Katniss Everdeen (District 12), wakes up on the day of the reaping, when the tributes are chosen to take part in the annual Hunger Games. Her mother and little sister, Prim, sleep nearby. Her father died in a mine explosion years earlier. The district’s female tribute is chosen, and to Katniss’s horror, it’s Prim. Katniss volunteers immediately in Prim’s place. The male tribute chosen is Peeta Mellark and Katniss remembers how years ago, while searching for food for her family, Peeta gave her bread. Once they arrive at the Capitol, the time for expected death comes. From a small underground room, Katniss is lifted into the arena and the Games officially begin. Katniss becomes allies with Rue, a tribute from District 11 who reminds Katniss of her little sister. Katniss realizes that the Career tributes would have difficulty surviving without the supplies at the Cornucopia, so she and Rue devise a plan to destroy all of their supplies. She manages to blow up the supplies; however when Katniss does not find Rue at their meeting spot, she goes looking for her and finds her just as another tribute stabs her with a spear. An announcement is made that now two tributes from the same district can be declared winners. Katniss finds Peeta severely injured from a fight with another tribute. Thinking Peeta may die, Katniss impulsively kisses him. Haymitch and sponsors will reward her for playing up the romance between her and Peeta. Another announcement is made, this time saying each tribute will find an item they desperately need at the Cornucopia. At the "Feast", Katniss gets into a fight with a female tribute. The tribute is just about to slit her throat when Thresh, the male tribute from District 11 who came to the Games with Rue, spares Katniss because of how she treated Rue and kills the girl instead. Once Peeta's leg is healed from the medicine, they leave the cave to find food. They find poisonous berries that could be used to kill Cato, the only tribute left. By the lake next to the Cornucopia, Katniss realizes there are mutant wolves, engineered by the Capitol, chasing Cato, and they all climb on top of the Cornucopia. Cato starts attacking Peeta, but Katniss and Peeta manage to push him over the edge. Then another announcement is made that there can only be one winner. Neither Katniss nor Peeta will kill the other, so Katniss takes out the poisonous berries and just as she and Peeta pop them in their mouths, the announcer shouts for them to stop and declares them both winners. Once they are back at the training center, Haymitch warns Katniss that she’s in danger because the Capitol took her stunt with the berries as an act of defiance, so she has to convince everyone that she was desperate at the thought of losing Peeta and not being rebellious, or even her family could be at risk. Katniss explains to Peeta about the romance strategy during the Games. Peeta is angry and hurt, but as they arrive back in District 12, they hold hands one more time to greet the crowd and cameras.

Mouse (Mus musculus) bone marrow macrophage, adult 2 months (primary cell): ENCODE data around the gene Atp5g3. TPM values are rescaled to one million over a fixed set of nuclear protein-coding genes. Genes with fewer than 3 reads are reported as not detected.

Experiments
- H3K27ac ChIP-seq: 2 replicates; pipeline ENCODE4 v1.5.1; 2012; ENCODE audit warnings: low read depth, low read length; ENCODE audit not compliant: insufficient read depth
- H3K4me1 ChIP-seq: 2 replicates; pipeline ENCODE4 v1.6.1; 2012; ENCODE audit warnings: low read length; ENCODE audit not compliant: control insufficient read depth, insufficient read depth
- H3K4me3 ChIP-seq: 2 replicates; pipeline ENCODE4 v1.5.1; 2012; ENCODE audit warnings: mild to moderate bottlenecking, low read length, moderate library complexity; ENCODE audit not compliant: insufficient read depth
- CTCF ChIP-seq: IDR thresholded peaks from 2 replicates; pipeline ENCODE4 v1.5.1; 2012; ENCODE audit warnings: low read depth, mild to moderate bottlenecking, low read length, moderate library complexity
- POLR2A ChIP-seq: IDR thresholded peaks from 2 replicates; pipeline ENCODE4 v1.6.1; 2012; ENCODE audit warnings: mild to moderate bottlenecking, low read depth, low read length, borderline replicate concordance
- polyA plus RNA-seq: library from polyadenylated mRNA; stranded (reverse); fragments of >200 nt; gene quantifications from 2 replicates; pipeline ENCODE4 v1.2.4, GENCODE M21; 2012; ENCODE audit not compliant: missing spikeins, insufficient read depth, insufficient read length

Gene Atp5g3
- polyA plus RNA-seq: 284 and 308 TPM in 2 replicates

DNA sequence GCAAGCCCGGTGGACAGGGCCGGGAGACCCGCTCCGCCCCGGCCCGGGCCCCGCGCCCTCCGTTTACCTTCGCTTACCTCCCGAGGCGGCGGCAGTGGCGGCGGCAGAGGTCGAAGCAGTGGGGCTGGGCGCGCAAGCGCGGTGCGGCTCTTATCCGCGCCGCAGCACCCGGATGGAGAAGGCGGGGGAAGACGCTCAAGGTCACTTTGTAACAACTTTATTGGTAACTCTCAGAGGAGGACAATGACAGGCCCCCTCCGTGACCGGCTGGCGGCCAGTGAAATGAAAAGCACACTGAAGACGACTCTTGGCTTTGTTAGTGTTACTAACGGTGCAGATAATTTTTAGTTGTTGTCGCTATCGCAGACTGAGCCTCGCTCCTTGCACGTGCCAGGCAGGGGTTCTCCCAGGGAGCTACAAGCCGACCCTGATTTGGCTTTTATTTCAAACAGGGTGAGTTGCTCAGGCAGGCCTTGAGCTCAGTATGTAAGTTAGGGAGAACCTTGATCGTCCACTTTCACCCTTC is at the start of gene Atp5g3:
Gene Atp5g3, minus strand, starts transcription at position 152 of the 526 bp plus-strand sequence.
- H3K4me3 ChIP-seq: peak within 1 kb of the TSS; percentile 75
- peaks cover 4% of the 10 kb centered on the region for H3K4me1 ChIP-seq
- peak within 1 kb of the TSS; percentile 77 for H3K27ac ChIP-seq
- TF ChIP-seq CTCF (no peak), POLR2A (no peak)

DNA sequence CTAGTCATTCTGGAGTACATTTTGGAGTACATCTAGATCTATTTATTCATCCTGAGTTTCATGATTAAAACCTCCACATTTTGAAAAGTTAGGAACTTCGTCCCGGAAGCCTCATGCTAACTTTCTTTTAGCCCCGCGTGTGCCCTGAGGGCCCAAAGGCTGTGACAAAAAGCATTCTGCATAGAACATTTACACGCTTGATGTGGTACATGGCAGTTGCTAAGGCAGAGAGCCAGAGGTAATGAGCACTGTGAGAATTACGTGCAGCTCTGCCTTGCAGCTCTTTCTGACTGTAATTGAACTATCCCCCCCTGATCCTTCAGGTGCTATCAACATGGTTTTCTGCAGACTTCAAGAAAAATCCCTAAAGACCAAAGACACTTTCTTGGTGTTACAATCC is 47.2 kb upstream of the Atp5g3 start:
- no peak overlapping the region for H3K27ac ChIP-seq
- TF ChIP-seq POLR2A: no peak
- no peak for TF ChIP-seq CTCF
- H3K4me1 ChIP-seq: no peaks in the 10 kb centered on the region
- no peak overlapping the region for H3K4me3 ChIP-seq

A mockingjay pin was given to Prim from Katniss right before the reaping in order to "protect her", however Prim ends up giving it to Katniss when she goes into the Hunger Games to help her win. The mockingjay represents defiance in the novel, with the bird’s symbolism deriving initially from its origins. The mockingjay, we learn, came about as a result of a failed project by the Capitol to spy on the rebellious districts, and since then the bird has served as a reminder of this failure and the districts’ recalcitrance—Katniss describes them as “something of a slap in the face to the Capitol.” The mockingjay pin Madge gives to Katniss is at first an emblem of that resistance. Later in the novel, however, the birds come to symbolize a different sort of defiance. Mockingjays become a link between Katniss and Rue, with the two using the birds to communicate. When Rue dies, Katniss decorates her body with flowers as a means of memorializing Rue, but also to defy the Capitol. When Katniss later sees mockingjays, they remind her of Rue, and that memory inevitably stirs her hatred of the Capitol and her wish to rebel, and take revenge, against it. The mockingjay consequently takes on an additional layer of symbolism, representing not only a general rebellion against the Capitol, but also Katniss’s specific desire to defy it.